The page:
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Bamboo – General Information

Stand of bamboo

In the 1990s, almost every gardening expert on TV was extolling the virtues of planting a ‘bamboo screen’ in residential gardens, proving that the lessons of the past of introducing and promoting species such as Japanese knotweed have not been learned. Bamboo shares certain characteristics with knotweed, and the lack of advice provided by those TV experts during their recommendations – in regard to bamboo maintenance and its suitability for particular locations – has led to an increasing number of neighbour disputes and related issues.

There are over a thousand different species of bamboo, though their growing characteristics can typically divide them into two types: so-called ‘clumpers’ and ‘runners’. Both types spread by way of rhizomes but in different ways. The ‘clumpers’ produce rhizomes that immediately rise to the surface to emerge as new shoots in close proximity to the existing growth. This means their base is dense and ‘clumpy’, hence the name. As such they spread fairly slowly. The ‘runners’ send rhizomes a distance away from the plant before producing new upright shoots from them, with shoots capable of emerging anywhere along the rhizome length. Running rhizomes grow under fences, walls, etc. in precisely the same way as knotweed does – only the woody rhizomes are much stronger and may have a greater capacity to cause damage to the built environment than their knotweed counterparts. Many bamboo species see new shoots emerging fully formed and these shoots have been known to grow through cracks in walls, gaps in paving, etc. and to push these man-made structures aside as they grow, causing damage or dangerous trip hazards. Rhizome penetration of house foundations has also been recorded, though more research is required to determine if this is a widespread phenomenon or only occurs in exceptional cases where the conditions are favourable for such an event.

Bamboo forcing tyhrough tarmac

Whilst the British climate makes it unlikely that bamboo here will reach its maximum height and spread, rhizomes in mature ‘runner’ plants are known to spread 1 to 1.5m on average in a year, with up to 4.5m spread in one season having been recorded by some species. Bamboo can grow by 1m in height each year until it reaches its optimum height. The taller it grows, the further the rhizome structure will spread to feed the growth. During the winter, bamboo expands its root mass to support the new shoots that will emerge in the spring. The thin and fibrous roots can grow as deep as 1m but the rhizomes tend to remain shallow (usually within the top third of a metre) and are often visible on the surface. That said, certain circumstances can lead to rhizomes burrowing deeper - sometimes up to a metre in depth.

With the widespread planting of ‘runner’ species of bamboo along boundaries (as a bamboo screen), many people have found their gardens blighted by unwanted bamboo groves growing from rhizomes spreading from adjacent properties. Bamboo can regenerate from fragments of rhizome and this can lead to the spread of bamboo around a property as the result of attempts to control or remove it. Even where rhizome spread is less of an issue (with a ‘clumper’ species, for example), bamboo can grow several metres in height and can cause shading issues along boundaries. So-called ‘high hedge’ legislation is little help in this circumstance, since bamboo does not qualify for inclusion under this legislation. It is easy to see therefore why an increasing number of people are considering legal action against their neighbours regarding their bamboo.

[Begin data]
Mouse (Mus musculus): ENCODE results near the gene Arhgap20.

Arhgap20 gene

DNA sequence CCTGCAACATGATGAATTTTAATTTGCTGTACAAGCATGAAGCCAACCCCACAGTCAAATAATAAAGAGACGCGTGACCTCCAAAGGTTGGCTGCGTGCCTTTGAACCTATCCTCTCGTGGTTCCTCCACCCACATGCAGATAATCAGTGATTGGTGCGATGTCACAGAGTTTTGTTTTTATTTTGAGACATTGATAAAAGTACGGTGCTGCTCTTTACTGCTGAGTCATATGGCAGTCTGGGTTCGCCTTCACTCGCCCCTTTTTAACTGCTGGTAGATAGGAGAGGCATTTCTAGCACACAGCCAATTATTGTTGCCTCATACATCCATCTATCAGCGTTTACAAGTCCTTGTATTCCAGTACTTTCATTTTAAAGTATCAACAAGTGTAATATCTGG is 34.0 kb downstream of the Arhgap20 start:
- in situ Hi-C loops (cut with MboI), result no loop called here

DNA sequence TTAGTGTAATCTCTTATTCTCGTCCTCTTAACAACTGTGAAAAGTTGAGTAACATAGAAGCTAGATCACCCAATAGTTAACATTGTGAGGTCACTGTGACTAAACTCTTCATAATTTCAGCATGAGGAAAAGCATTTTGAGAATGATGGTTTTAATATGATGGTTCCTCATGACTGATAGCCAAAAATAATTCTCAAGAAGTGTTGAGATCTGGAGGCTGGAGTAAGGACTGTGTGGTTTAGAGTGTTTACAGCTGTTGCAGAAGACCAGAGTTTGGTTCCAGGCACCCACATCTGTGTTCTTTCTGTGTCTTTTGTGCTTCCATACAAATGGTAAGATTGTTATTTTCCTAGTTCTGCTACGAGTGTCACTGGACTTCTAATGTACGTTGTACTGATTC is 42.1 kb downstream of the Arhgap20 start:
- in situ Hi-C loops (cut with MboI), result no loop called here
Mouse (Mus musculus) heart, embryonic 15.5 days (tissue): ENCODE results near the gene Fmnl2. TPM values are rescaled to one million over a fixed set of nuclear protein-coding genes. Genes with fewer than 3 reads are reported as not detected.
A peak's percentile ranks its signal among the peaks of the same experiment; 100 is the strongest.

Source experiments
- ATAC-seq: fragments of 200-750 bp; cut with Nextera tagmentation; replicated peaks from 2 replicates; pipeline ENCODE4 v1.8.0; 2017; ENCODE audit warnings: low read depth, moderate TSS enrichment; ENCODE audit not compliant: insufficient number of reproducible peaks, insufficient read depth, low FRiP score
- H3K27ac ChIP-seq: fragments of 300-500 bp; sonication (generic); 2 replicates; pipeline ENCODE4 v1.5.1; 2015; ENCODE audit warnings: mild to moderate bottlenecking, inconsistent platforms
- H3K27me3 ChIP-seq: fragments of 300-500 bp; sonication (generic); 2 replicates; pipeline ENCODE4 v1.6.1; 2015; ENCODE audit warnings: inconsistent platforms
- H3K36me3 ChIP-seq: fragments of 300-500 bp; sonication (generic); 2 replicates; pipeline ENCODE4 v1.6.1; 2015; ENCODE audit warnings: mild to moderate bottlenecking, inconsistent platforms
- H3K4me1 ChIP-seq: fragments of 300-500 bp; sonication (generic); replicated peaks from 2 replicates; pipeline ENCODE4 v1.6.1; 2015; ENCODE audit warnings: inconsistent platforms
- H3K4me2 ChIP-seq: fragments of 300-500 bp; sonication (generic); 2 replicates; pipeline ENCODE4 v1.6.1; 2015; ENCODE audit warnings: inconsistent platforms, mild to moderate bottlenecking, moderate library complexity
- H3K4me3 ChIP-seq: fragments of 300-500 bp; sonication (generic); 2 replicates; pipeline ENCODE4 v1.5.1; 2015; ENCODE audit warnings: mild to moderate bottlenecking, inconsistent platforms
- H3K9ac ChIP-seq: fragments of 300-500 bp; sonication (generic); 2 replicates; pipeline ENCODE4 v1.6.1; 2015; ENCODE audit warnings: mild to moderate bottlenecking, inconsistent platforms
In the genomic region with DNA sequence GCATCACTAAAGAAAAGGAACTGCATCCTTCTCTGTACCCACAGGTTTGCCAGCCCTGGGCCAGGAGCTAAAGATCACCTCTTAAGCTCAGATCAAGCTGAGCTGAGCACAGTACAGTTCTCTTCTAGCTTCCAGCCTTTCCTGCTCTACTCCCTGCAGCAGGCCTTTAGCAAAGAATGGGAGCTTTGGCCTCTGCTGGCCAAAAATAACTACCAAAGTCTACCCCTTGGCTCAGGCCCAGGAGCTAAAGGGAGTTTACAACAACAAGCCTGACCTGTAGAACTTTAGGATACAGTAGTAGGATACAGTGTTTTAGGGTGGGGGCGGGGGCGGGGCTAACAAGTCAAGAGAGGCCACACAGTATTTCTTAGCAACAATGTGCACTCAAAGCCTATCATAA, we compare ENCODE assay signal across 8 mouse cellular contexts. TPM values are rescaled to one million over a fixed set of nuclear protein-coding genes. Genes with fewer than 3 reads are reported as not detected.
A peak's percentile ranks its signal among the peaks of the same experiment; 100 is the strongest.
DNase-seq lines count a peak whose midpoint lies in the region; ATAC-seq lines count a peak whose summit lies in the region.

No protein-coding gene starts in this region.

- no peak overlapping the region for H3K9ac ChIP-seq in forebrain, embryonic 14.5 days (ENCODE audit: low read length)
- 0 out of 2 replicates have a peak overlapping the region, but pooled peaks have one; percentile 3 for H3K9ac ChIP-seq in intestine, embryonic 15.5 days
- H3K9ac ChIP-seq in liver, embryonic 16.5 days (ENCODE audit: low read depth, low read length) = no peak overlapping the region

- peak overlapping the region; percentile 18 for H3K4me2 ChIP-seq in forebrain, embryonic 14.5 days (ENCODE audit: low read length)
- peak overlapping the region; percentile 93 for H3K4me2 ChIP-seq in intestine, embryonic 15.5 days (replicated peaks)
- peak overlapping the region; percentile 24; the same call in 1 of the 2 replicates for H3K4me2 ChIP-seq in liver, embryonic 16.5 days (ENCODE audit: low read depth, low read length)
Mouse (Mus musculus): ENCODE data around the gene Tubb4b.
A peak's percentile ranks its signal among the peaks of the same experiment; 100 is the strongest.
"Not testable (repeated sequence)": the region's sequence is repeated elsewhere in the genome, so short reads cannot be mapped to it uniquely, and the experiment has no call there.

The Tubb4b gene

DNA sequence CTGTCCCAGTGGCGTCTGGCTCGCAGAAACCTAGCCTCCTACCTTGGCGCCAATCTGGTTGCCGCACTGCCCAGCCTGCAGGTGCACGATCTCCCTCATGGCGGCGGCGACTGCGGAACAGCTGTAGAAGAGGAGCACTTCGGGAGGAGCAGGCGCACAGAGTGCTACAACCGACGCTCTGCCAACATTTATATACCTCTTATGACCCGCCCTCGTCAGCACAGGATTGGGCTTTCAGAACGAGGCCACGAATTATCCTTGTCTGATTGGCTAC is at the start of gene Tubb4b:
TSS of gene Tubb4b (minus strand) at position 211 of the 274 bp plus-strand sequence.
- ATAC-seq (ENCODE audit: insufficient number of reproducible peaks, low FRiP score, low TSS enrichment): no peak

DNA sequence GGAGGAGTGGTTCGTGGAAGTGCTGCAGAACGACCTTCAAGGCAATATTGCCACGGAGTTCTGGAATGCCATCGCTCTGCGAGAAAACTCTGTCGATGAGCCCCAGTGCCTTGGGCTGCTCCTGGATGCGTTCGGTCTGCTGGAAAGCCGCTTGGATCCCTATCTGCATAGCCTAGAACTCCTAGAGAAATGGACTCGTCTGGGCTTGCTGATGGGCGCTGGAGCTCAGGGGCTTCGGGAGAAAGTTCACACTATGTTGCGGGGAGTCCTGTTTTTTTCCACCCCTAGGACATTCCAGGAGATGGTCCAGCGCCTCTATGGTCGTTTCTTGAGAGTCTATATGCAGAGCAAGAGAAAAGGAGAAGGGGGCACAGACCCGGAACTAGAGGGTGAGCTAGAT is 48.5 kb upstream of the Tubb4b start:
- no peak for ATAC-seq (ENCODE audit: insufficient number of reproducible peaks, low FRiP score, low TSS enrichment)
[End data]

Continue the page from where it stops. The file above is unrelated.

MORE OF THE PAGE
Bamboo outbreaks, along with Pampas grass, are becoming increasingly common. In many instances, it is the direct result of spread across property boundaries, but these plants are also being found in the wild. It is possible these outbreaks in wild areas are the result of incorrect disposal of bamboo material, though other causes may also be involved. These outbreaks may be relatively small or may cover hundreds or even thousands of square metres.

Bamboo appearing below fence

Ridding yourself of bamboo is not always straightforward. Pulling or hand-digging rhizomes can be highly labour-intensive and always runs the risk of rhizomes snapping and remaining in the soil (where they will regrow). Bamboo can be controlled using the correct herbicides, but a programme of treatments will take several seasons to complete. Containment of bamboo is vital, though running bamboo species can often be found growing over the tops of containers or bamboo-resistant root barriers, so constant vigilance is required. As a result, it is our view that bamboo is not suitable for the average domestic garden and would fully support any measures to limit or prevent the planting of bamboo in residential areas. In any case, bamboo should not be planted near boundaries, hard surfaces or buildings unless very diligently contained.

Please contact us for further advice if you are facing a bamboo problem. The Knotweed Company are well-versed in dealing with bamboo and can supply a range of options.

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